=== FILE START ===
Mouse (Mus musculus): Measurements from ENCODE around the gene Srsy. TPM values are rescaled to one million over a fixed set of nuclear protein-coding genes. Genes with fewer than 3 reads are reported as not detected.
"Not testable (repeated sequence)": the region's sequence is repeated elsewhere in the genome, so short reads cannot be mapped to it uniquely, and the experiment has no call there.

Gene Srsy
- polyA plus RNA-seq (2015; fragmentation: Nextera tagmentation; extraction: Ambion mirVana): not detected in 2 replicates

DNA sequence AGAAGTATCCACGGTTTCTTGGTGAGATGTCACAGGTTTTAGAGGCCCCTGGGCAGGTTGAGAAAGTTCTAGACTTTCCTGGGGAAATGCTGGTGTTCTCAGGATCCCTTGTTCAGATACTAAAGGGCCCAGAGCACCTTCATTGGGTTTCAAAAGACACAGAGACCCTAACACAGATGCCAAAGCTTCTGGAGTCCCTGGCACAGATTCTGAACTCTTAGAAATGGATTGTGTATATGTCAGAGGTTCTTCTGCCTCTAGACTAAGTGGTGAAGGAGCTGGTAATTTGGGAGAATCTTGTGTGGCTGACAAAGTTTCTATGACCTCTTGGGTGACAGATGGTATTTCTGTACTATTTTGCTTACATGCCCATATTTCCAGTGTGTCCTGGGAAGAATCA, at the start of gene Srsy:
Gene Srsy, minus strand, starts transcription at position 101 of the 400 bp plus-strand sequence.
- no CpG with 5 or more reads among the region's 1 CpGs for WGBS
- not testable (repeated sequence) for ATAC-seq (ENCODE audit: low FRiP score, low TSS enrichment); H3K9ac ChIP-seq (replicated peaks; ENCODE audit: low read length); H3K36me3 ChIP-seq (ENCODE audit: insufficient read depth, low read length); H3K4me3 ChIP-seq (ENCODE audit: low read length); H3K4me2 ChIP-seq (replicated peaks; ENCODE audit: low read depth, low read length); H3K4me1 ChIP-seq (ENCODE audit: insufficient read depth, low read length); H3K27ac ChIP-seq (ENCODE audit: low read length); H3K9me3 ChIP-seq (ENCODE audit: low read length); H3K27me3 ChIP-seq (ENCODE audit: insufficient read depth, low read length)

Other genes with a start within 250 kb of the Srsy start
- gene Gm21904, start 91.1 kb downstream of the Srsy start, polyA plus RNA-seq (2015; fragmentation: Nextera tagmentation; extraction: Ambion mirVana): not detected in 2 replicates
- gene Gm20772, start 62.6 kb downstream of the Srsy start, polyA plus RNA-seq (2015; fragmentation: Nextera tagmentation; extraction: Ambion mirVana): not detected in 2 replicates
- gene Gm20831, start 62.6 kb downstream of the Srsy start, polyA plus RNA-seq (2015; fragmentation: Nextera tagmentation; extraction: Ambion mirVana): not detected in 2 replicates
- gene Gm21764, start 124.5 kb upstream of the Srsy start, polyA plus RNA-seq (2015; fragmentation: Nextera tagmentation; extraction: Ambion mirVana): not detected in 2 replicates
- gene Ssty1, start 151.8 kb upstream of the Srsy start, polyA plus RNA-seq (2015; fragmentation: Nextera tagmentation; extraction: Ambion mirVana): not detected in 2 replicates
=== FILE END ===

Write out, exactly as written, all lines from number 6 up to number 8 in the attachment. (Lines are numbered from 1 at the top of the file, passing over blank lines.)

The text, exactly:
Gene Srsy, minus strand, starts transcription at position 101 of the 400 bp plus-strand sequence.
- no CpG with 5 or more reads among the region's 1 CpGs for WGBS
- not testable (repeated sequence) for ATAC-seq (ENCODE audit: low FRiP score, low TSS enrichment); H3K9ac ChIP-seq (replicated peaks; ENCODE audit: low read length); H3K36me3 ChIP-seq (ENCODE audit: insufficient read depth, low read length); H3K4me3 ChIP-seq (ENCODE audit: low read length); H3K4me2 ChIP-seq (replicated peaks; ENCODE audit: low read depth, low read length); H3K4me1 ChIP-seq (ENCODE audit: insufficient read depth, low read length); H3K27ac ChIP-seq (ENCODE audit: low read length); H3K9me3 ChIP-seq (ENCODE audit: low read length); H3K27me3 ChIP-seq (ENCODE audit: insufficient read depth, low read length)